Melinda Folse is author of best-selling The Smart Woman’s Guide to Midlife Horses (Trafalgar Square Books, 2011) and her newest release, Riding Through Thick and Thin (Trafalgar Square Books, 2015), as well as a variety of articles and posts that explore the many horse world metaphors that also gallop freely in the real world of women’s issues. From body image and aging to confidence, authenticity, and connection, Melinda’s work offers an open invitation to lighthearted introspection that just might lead to life-changing insight and unbridled joy.
Melinda Folse is author of best-selling The Smart Woman’s Guide to Midlife Horses (Trafalgar Square Books, 2011) and her newest release, Riding Through Thick and Thin (Trafalgar Square Books, 2015), as well as a variety of articles and posts that explore the many horse world metaphors that also gallop freely in the real world of women’s issues. From body image and aging to confidence, authenticity, and connection, Melinda’s work offers an open invitation to lighthearted introspection that just might lead to life-changing insight and unbridled joy.

What is your daily life like? 

Whew. My daily life. Well, as a classic overachiever, over scheduler and overdo-er, there really is no such thing as a consistent daily schedule, but I’m working on it. Perpetually. I work full time as Communications Director for a large and very busy downtown Methodist church, so there’s never a dull moment there — and a hair-on-fire communications “emergency” about every 30 seconds. When I compare my day job to a robust and endless game of whack-a-mole, people really don’t know how to respond. But trust me. It’s fun, it’s a challenge, and it does keep me on my toes — and since it hasn’t killed me yet, it must have made me stronger, right? Before or after work — or whenever I can I try to sneak in some exercise and/or horse time (trying when I can to combine these two priorities), I enjoy time with my family, contribute to a few blogs, keep my social media fed, and if there’s any sliver of time left over I generally try to take a bath. And sleep as close to 8 hours as I can get. I’m getting too old to go without sleep, which really cramps my style because that’s how I used to make it all work!melinda-quote-hate-article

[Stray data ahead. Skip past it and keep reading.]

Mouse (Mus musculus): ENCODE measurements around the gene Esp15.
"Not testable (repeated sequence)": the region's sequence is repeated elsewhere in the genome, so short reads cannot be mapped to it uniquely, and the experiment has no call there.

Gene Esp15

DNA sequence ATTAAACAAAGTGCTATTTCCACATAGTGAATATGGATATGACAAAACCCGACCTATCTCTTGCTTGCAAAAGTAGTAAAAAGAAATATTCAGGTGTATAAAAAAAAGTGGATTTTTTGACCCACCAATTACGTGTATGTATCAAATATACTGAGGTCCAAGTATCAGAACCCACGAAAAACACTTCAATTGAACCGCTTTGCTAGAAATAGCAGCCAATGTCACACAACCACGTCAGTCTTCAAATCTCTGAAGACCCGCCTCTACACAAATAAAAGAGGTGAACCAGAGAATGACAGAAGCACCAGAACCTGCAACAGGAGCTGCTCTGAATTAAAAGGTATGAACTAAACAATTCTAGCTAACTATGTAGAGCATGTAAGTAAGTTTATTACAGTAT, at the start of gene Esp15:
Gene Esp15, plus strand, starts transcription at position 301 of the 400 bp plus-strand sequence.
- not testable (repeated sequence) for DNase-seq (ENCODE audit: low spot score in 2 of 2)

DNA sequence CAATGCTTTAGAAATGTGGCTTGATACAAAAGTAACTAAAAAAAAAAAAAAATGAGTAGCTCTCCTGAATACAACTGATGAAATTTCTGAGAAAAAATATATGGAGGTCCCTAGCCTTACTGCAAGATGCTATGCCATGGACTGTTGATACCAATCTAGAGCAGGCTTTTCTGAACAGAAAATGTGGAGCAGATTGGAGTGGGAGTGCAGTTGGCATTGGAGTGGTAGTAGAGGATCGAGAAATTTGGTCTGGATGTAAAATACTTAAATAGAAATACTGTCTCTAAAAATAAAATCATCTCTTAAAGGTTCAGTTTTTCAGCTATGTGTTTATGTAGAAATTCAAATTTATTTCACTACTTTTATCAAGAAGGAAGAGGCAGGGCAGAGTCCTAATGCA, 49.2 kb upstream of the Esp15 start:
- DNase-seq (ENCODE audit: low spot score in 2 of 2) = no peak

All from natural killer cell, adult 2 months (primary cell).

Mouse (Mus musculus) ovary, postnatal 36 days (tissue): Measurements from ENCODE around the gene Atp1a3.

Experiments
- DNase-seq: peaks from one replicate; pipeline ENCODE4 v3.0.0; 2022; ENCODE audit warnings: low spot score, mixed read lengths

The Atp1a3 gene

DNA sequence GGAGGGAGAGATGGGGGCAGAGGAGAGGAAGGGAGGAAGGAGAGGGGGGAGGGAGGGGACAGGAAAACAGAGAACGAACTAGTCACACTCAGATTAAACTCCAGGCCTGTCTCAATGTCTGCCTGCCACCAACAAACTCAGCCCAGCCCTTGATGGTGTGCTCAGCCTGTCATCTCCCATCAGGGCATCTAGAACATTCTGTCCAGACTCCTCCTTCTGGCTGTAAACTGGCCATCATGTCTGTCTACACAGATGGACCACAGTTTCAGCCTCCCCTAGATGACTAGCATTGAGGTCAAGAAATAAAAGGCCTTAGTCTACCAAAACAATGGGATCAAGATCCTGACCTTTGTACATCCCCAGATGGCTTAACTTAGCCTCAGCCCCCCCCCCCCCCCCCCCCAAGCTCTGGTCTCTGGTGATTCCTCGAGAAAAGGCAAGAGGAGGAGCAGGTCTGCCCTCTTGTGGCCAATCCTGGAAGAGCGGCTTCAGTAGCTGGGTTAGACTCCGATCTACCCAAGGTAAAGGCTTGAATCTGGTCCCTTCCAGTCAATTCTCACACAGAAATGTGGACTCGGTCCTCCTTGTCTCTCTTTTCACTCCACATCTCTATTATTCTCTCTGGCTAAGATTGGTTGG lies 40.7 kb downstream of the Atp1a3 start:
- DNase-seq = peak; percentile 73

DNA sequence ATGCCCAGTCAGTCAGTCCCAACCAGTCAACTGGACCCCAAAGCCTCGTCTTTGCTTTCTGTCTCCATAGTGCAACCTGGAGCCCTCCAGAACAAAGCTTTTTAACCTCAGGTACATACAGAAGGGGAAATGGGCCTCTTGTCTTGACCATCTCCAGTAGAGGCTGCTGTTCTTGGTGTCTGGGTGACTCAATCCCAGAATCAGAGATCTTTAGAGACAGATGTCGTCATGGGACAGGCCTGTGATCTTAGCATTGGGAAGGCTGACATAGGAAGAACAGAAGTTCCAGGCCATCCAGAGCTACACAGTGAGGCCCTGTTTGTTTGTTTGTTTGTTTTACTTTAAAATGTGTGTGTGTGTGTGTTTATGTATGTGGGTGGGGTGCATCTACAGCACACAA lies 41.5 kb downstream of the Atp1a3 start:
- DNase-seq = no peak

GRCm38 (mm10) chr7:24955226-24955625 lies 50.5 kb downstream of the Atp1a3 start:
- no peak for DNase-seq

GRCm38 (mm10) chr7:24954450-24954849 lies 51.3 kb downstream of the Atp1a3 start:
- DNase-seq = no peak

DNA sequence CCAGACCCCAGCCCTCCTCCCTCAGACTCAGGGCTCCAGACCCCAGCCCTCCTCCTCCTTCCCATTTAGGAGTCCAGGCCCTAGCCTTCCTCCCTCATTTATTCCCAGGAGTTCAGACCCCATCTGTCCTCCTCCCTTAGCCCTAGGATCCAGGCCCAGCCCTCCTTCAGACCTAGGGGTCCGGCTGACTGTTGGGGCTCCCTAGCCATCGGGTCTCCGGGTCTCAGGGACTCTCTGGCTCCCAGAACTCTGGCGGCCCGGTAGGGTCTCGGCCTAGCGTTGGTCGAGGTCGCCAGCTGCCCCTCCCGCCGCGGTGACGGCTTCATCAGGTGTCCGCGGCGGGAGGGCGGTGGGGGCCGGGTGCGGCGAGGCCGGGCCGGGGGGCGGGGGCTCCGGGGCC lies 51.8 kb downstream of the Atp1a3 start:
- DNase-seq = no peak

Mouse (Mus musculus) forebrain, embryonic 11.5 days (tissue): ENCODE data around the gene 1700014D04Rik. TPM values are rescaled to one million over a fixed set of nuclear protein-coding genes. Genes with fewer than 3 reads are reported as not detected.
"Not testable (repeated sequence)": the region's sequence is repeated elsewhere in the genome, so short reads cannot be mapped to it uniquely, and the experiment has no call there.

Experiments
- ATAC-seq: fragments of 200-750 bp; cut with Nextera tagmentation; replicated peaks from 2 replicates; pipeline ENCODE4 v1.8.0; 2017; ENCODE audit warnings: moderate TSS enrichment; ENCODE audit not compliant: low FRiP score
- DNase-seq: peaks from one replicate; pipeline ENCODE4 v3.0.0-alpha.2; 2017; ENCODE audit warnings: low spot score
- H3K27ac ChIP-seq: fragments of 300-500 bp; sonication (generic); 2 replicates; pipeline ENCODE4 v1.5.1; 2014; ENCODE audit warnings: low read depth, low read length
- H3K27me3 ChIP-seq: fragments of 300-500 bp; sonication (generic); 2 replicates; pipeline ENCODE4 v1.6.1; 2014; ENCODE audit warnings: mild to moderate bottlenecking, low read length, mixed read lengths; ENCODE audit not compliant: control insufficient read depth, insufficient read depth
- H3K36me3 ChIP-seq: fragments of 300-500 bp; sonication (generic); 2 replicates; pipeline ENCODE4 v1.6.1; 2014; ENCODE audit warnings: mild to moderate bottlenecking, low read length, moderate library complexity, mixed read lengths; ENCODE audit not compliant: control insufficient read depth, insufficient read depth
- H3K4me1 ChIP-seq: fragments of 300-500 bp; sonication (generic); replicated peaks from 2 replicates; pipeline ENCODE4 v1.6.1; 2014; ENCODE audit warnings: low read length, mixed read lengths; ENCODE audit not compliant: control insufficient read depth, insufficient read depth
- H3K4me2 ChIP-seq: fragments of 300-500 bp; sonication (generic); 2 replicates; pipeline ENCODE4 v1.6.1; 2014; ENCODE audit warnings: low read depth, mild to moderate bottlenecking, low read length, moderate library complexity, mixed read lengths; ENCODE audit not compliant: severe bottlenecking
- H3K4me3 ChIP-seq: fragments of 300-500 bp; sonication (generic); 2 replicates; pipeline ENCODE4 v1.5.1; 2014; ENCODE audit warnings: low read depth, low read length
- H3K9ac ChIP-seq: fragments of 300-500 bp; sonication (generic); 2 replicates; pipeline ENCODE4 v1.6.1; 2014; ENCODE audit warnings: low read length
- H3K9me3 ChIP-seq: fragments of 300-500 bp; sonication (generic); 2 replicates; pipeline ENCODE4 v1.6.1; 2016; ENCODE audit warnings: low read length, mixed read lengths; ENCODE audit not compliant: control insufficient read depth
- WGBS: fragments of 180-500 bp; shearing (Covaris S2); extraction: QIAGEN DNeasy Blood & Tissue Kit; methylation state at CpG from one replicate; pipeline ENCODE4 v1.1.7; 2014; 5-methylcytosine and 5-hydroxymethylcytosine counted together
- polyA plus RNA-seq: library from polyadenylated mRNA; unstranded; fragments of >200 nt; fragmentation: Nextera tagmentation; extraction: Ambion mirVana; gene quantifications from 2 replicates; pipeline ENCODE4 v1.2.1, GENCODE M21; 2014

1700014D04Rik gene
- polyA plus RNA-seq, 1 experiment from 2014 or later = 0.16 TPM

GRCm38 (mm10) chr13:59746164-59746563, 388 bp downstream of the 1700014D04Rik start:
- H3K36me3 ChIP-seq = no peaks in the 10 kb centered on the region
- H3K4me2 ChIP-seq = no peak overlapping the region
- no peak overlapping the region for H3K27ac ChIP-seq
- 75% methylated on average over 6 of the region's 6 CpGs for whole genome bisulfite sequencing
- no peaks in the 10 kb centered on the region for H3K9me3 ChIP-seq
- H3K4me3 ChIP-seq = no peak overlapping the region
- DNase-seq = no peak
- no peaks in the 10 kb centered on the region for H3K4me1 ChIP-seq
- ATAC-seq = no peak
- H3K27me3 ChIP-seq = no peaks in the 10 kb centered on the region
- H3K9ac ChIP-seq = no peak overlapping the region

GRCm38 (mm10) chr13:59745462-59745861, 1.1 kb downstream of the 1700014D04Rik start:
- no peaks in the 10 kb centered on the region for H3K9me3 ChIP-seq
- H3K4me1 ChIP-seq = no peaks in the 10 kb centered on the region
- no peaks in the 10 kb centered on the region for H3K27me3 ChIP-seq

Do you own horses & do you ride?

Yes! I have two wonderful horses, Trace and Rio, and I am a part owner in a third, Sam. They’re quarter horses, mostly. Rio is a registered quarter horse from the Colonel Freckles cutting horse lineage, but cows terrify him so we don’t bother with any of that. Mostly he eats. He’s a true character in every sense of the word and often makes me laugh out loud in pure delight in dealing with him and his antics. Trace, I suspect, is more of a Quarab (Quarter/Arab cross) and ironically loves chasing cows and we really hope to get back to Ranch Sorting and riding the trails at the LBJ Grasslands one of these days. Trace has been my “project horse” that actually inspired my first solo book, and it has been very rewarding to redeem him with the help of an old trainer named Karl Black. Sam is a grade quarter horse from a ranch in Oklahoma and may well be the most level-headed of the three, but he’s been mostly a pasture ornament in recent years (and a big, handsome one at that!) so I’m working on getting him rideable again, although he’s getting older and I’m not really willing to push it too much if he’d prefer to keep his status quo.

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Do you write for a living?